Why John Carpenter’s Halloween Rules

31 Horror Movies I Own #31: Halloween (1978)

Still one of my favorites, Carpenter’s original Halloween may not be packed with the level of blood and gore that movies made now are, but it’s still creepy, unsettling, and yes, even scary.

Good girl Laurie Strode (Jamie Leigh Curtis) has a boring evening of babysitting planned for Halloween while her two slutty girlfriends hook up with their dudes. Unfortunately for all of them, “The Shape”, AKA Michael Myers, has escaped from the mental institution he’s been in for the last 15 years.

Some of the best scenes are of The Shape stalking Laurie and planning his attack, and of course, Donald Pleasance as the over-the-top Dr. Sam Loomis (a nod to Hitchcock’s Psycho), exclaiming how Michael is “pure evil”.  I also thoroughly enjoy Curtis’s excellent screams and her traumatized appearance throughout the killer chasing her around the house.

I consider it a must-see every October 31st. My Halloween wouldn’t feel right without it!

The sequels—well, they all have their problems, and I’ll dissect them another time. But for my thoughts on the Rob Zombie remake(s), take a look at this entry I made back in January.

Happy Halloween!



31 Horror Movies I Own #24: Scream

Outside of A Nightmare on Elm Street, Wes Craven’s 80s track record wasn’t really so great. Deadly Friend, Shocker, The People Under the Stairs—sure, these are all kind of hilarious, but not even a little bit scary. So in 1996 when all the hype surrounding Scream started, I wasn’t really buying it.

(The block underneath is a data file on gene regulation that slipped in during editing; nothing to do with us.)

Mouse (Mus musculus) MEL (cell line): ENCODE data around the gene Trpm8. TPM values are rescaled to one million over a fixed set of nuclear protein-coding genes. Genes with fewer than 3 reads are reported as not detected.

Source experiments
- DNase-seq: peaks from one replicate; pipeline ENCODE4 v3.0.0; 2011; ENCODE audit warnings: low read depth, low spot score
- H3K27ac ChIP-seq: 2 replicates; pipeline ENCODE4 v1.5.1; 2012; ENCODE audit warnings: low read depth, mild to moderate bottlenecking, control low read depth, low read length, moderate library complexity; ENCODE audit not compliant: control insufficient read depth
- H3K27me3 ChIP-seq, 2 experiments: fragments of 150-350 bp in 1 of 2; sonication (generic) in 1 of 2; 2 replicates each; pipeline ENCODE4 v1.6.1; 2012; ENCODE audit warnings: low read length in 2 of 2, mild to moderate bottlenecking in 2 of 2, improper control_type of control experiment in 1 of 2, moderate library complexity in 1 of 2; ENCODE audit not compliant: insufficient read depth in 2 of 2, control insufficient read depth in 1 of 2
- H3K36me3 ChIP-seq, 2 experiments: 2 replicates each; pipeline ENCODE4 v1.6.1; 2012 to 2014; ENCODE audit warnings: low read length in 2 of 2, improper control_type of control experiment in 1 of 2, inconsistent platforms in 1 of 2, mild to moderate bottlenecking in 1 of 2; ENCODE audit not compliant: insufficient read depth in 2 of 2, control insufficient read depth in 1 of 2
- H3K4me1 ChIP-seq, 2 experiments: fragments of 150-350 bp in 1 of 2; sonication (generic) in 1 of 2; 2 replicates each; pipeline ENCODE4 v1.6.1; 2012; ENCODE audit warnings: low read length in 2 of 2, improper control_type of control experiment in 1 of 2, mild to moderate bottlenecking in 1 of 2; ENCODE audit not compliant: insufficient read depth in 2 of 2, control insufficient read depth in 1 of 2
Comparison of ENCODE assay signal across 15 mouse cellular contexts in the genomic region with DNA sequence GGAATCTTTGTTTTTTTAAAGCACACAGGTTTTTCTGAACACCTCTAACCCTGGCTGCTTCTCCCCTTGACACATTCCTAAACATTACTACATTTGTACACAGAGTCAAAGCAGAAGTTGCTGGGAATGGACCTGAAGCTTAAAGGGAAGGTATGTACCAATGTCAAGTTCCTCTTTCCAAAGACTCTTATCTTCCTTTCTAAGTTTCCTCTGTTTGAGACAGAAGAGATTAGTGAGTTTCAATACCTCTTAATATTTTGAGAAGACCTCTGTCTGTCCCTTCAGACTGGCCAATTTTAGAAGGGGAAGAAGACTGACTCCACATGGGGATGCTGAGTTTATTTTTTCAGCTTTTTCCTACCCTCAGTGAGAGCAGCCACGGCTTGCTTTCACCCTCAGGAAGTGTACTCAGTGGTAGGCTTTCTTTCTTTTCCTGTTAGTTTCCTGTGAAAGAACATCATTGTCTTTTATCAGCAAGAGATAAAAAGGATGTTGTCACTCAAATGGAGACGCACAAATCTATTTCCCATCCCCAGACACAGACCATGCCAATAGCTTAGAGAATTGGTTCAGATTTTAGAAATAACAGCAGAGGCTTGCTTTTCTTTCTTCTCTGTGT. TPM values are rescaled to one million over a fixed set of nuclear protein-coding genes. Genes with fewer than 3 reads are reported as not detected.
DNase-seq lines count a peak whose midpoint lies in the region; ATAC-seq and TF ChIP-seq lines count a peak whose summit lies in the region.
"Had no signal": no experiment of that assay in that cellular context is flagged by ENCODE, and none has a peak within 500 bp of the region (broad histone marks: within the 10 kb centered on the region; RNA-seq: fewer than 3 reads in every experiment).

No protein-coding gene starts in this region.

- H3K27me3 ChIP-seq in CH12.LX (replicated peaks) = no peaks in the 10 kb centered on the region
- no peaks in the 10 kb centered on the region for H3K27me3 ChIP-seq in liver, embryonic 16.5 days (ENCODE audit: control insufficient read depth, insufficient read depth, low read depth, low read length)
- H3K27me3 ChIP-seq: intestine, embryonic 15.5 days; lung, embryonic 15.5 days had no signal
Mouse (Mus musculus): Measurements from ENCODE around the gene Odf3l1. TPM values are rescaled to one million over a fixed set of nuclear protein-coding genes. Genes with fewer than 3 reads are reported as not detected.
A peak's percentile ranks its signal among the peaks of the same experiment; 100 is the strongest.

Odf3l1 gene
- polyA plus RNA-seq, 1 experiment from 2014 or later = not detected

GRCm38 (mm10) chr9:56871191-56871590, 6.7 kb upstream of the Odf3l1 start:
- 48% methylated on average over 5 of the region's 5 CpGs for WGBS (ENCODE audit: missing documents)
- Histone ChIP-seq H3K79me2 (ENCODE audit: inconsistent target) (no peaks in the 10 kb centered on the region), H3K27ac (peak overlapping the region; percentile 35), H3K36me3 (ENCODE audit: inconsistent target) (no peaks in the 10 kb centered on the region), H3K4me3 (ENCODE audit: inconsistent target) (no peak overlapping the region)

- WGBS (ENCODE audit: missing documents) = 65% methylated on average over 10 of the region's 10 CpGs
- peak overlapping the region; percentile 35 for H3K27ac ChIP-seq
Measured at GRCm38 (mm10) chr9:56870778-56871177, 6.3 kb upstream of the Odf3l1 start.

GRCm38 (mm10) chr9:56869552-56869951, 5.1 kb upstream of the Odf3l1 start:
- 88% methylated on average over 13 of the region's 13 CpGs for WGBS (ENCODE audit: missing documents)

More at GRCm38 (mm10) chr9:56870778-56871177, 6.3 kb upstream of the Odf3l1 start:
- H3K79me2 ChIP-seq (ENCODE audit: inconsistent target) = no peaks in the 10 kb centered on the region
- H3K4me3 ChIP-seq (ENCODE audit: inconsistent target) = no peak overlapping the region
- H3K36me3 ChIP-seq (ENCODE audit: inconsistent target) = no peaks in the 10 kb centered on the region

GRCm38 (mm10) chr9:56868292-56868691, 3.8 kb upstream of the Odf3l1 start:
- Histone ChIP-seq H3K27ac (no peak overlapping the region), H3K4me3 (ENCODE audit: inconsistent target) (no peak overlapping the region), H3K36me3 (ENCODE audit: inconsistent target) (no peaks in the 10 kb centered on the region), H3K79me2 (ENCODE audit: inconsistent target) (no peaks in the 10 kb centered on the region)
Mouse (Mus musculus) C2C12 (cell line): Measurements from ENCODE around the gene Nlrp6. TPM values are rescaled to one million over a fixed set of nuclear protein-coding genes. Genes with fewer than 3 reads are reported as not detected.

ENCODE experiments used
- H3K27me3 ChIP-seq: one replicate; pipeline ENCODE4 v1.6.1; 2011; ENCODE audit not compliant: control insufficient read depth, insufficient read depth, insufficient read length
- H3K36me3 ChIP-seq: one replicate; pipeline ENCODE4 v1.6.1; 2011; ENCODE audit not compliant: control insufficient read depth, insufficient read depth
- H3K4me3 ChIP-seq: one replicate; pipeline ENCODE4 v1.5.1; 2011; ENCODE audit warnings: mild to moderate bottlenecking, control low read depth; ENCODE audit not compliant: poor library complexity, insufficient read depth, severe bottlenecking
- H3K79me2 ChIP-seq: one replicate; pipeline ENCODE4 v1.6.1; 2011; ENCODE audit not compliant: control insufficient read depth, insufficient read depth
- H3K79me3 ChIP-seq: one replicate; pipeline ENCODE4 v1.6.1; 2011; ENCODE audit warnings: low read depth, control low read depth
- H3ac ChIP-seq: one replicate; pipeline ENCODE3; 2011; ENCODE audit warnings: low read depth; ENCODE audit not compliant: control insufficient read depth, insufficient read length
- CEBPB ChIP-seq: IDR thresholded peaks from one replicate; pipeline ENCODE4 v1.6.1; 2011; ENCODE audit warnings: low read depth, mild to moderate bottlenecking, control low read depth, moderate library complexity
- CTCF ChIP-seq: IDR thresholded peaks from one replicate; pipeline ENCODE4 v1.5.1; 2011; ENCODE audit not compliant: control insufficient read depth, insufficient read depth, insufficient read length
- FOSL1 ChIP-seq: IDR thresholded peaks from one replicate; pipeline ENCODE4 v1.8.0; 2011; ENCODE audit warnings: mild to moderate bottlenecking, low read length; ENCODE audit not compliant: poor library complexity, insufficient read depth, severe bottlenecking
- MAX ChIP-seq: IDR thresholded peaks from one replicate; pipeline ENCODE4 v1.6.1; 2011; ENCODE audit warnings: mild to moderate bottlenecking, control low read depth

BUT. When I was actually in the theater watching I was pleasantly surprised! It was the first horror film in a long time that made me second-guess myself, caused me to jump more than a few times, entertained me, and did an excellent job making it appear that anyone could be the killer.

I still love Scream as much as I did the first time I saw it. The opening sequence with Drew Barrymore as Casey is FLAWLESS, and yeah, even a little bit scary. With the exception of Tatum’s garage door squishing, all the deaths were great, and of course, there’s a TON of blood.

Also, I love (as I think everyone else does) extreme movie nerd Randy (Jamie Kennedy), and the irony of Sydney (Neve Campbell) proclaiming that horror films are stupid because the heroine always does the wrong thing—which is shortly followed by her doing exactly what she was complaining about.

Just in case there’s anyone who hasn’t seen this, I won’t give away the ending, but it’s a good one. If you by chance haven’t watched Scream, I highly recommend.

As for the sequels, they each have their moments. The opening theater scene of Scream 2 with Jada Pinkett Smith is pretty brilliant, with my major complaint being that it’s WAY too easy to figure out who the killer is. Scream 3 isn’t scary at all, but it gets props for making fun of itself (especially with the casting of each character for the Hollywood version of their story). The Scream 4 trailer is kind of lackluster, but I’m not willing to give up on the series yet, so I’ll definitely be heading out to see it.